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ORIGINAL ARTICLE
Year : 2016  |  Volume : 60  |  Issue : 10  |  Page : 712-718  

Role of melatonin in attenuation of haemodynamic responses to laryngoscopy and intubation


Department of Anesthesiology, Critical Care and Pain Management, Mahatma Gandhi Medical College and Hospital, Jaipur, Rajasthan, India

Date of Web Publication7-Oct-2016

Correspondence Address:
Priyamvada Gupta
3/592, Pradhan Marg, Malviya Nagar, Jaipur - 302 017, Rajasthan
India
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Source of Support: None, Conflict of Interest: None


DOI: 10.4103/0019-5049.191667

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Background and Aims: Laryngoscopy and endotracheal intubation are considered as potent stimuli which lead to an increase in heart rate and blood pressure. Melatonin (N-acetyl-5-methoxytryptamine) has been studied for pre-operative anxiolysis and sedation in Intensive Care Unit. We made a hypothesis that melatonin can provide haemodynamic stability during laryngoscopy and intubation when given 120 min before the procedure. Methods: Sixty American Society of Anesthesiologists physical status Grade I and II patients of either gender, 20-45 years old, 40-65 kg body weight, scheduled to undergo elective surgical procedures under general anaesthesia were assigned into two equal groups - Group C (control) and Group M (melatonin). They received oral placebo or melatonin tablets 6 mg, respectively, 120 min before surgery. The haemodynamic parameters were recorded preoperatively, during laryngoscopy and endotracheal intubation and thereafter at 1, 3, 5 and 10 min. Unpaired t-test was used for between-group comparison of ratio and interval scale data. For within-group comparison of ratio and interval scale data, repeated-measures ANOVA and post hoc Bonferroni t-tests were used. Results: It was observed that in the control group, there was a significant increase in heart rate and blood pressure at laryngoscopy and intubation and persisted till 10 min post-intubation. In melatonin group, there was an insignificant increase in heart rate at the time of laryngoscopy and intubation which however settled within 1 min post-intubation. Conclusion: Melatonin is an effective drug for attenuation of cardiovascular responses to laryngoscopy and endotracheal intubation.

Keywords: Laryngoscopy, melatonin, premedication, pre-operative anxiety, pressor response


How to cite this article:
Gupta P, Jethava D, Choudhary R, Jethava DD. Role of melatonin in attenuation of haemodynamic responses to laryngoscopy and intubation. Indian J Anaesth 2016;60:712-8

How to cite this URL:
Gupta P, Jethava D, Choudhary R, Jethava DD. Role of melatonin in attenuation of haemodynamic responses to laryngoscopy and intubation. Indian J Anaesth [serial online] 2016 [cited 2019 Sep 16];60:712-8. Available from: http://www.ijaweb.org/text.asp?2016/60/10/712/191667


   Introduction Top


Laryngoscopy and endotracheal intubation are considered potent noxious stimuli which provoke haemodynamic responses leading to a marked increase in heart rate and blood pressure. [1] This is probably of no consequence in healthy individuals. However, these events are especially detrimental in individuals who have limited myocardial reserve due to coronary artery disease, cardiac dysrhythmias, congestive heart failure, hypertension, cardiomyopathy and geriatric age group. [2] Hence, it is mandatory to take measures to attenuate these pressor responses. The mechanisms of these haemodynamic alterations are somatovisceral reflexes due to sympathetic stimulation. During intubation of trachea, the laryngeal and tracheal sensory receptors are stimulated which result in the release of endogenous catecholamines resulting in tachycardia and hypertension. [3]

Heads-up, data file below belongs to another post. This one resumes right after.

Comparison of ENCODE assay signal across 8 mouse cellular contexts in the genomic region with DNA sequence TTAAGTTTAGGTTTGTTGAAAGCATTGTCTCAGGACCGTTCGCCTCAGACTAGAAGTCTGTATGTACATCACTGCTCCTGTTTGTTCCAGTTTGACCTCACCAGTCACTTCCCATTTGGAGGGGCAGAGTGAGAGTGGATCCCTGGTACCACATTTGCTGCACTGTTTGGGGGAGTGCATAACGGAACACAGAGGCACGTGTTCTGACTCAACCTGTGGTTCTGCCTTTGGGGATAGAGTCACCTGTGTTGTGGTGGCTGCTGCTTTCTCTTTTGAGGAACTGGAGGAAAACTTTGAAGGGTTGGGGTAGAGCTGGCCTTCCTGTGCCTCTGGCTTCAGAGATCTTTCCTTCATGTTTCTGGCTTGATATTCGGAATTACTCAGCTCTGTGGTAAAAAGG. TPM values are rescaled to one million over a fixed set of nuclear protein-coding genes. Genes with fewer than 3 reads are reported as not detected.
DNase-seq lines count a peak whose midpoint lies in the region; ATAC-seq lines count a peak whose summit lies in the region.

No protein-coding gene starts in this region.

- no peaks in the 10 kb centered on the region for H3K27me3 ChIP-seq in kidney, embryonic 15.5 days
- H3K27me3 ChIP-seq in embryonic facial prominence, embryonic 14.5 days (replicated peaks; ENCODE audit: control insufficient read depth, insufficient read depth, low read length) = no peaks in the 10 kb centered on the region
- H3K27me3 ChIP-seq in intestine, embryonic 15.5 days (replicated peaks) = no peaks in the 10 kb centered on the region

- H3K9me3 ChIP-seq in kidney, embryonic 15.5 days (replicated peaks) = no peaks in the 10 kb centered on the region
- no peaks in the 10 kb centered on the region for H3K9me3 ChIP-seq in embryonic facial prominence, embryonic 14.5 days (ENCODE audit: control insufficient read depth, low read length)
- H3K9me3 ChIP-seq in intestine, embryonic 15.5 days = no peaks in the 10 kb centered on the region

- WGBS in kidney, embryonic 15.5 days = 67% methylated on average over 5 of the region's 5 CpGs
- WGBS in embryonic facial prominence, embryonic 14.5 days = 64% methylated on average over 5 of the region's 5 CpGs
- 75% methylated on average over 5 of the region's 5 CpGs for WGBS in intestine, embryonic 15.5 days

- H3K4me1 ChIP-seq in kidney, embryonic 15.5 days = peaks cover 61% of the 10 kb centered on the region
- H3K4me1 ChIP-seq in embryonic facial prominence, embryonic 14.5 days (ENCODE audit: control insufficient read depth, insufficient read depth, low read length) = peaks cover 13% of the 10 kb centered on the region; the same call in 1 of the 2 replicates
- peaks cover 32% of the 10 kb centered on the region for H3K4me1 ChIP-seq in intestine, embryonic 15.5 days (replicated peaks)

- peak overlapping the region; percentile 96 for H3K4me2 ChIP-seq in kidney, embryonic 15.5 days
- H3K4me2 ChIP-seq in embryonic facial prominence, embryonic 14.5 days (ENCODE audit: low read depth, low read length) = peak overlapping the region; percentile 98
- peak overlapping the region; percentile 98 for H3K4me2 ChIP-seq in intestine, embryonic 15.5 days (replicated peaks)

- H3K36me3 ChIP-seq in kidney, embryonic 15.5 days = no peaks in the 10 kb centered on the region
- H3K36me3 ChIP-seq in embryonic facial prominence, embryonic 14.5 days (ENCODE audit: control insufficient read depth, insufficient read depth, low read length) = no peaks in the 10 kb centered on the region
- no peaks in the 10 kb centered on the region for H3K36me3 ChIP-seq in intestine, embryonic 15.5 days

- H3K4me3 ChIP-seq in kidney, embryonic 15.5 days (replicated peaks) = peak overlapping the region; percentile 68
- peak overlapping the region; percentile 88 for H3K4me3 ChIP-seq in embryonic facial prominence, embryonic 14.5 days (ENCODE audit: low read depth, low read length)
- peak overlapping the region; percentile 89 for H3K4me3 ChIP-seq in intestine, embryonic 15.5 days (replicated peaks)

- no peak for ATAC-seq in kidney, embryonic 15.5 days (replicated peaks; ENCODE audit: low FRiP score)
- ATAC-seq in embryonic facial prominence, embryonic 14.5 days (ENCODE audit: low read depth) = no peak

Since the invention of laryngoscopy and endotracheal intubation, various drug regimens and techniques have been used from time to time to attenuate these stress responses. Some of such agents being opioids (fentanyl, alfentanil), calcium channel blockers (verapamil, diltiazem), sympatholytics (clonidine, dexmedetomidine and methyldopa), beta blockers (esmolol, propranolol), benzodiazepines (midazolam, alprazolam), barbiturates, propofol, pregabalin and peripheral vasodilators (sodium nitroprusside, nitroglycerine). [4] However, each agent has some limitations such as respiratory depression, hypotension, tachycardia, bradycardia, rebound hypertension or allergic reactions. Hence, there has always been a need for a better agent.

Melatonin (N-acetyl-5-methoxytryptamine) is an endogenous sleep-regulating hormone secreted by pineal gland. Exogenous administration of melatonin facilitates sleep onset and improves the quality of sleep. It is different from benzodiazepines and their derivatives in that it produces natural sleep pattern and does not lead to impairment of cognitive functions. [5] Various researchers have used this drug in different dose patterns as premedication in both adults as well as children. It has been mainly studied in view of pre-operative anxiolysis, sedation in Intensive Care Unit, pre-operative cognitive and psychomotor functions. [6]